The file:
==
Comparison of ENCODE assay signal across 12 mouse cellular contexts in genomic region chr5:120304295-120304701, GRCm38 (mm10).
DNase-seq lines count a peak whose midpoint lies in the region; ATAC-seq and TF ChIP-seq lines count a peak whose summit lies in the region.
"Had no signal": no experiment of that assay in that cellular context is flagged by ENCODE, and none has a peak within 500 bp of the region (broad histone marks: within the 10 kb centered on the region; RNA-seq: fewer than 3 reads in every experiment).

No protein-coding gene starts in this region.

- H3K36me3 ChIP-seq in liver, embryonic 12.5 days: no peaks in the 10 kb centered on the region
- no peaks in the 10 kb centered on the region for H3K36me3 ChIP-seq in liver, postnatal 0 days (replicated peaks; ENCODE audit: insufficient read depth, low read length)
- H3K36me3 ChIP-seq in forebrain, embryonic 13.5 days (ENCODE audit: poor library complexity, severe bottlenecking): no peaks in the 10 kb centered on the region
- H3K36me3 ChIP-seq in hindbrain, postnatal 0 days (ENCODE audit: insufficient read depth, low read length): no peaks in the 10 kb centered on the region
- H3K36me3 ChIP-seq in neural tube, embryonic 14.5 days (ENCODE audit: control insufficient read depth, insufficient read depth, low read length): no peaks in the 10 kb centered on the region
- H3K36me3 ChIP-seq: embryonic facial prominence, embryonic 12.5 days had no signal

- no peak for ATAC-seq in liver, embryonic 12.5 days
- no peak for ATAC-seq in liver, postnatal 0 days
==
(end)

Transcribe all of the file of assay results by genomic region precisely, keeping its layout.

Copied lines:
Comparison of ENCODE assay signal across 12 mouse cellular contexts in genomic region chr5:120304295-120304701, GRCm38 (mm10).
DNase-seq lines count a peak whose midpoint lies in the region; ATAC-seq and TF ChIP-seq lines count a peak whose summit lies in the region.
"Had no signal": no experiment of that assay in that cellular context is flagged by ENCODE, and none has a peak within 500 bp of the region (broad histone marks: within the 10 kb centered on the region; RNA-seq: fewer than 3 reads in every experiment).

No protein-coding gene starts in this region.

- H3K36me3 ChIP-seq in liver, embryonic 12.5 days: no peaks in the 10 kb centered on the region
- no peaks in the 10 kb centered on the region for H3K36me3 ChIP-seq in liver, postnatal 0 days (replicated peaks; ENCODE audit: insufficient read depth, low read length)
- H3K36me3 ChIP-seq in forebrain, embryonic 13.5 days (ENCODE audit: poor library complexity, severe bottlenecking): no peaks in the 10 kb centered on the region
- H3K36me3 ChIP-seq in hindbrain, postnatal 0 days (ENCODE audit: insufficient read depth, low read length): no peaks in the 10 kb centered on the region
- H3K36me3 ChIP-seq in neural tube, embryonic 14.5 days (ENCODE audit: control insufficient read depth, insufficient read depth, low read length): no peaks in the 10 kb centered on the region
- H3K36me3 ChIP-seq: embryonic facial prominence, embryonic 12.5 days had no signal

- no peak for ATAC-seq in liver, embryonic 12.5 days
- no peak for ATAC-seq in liver, postnatal 0 days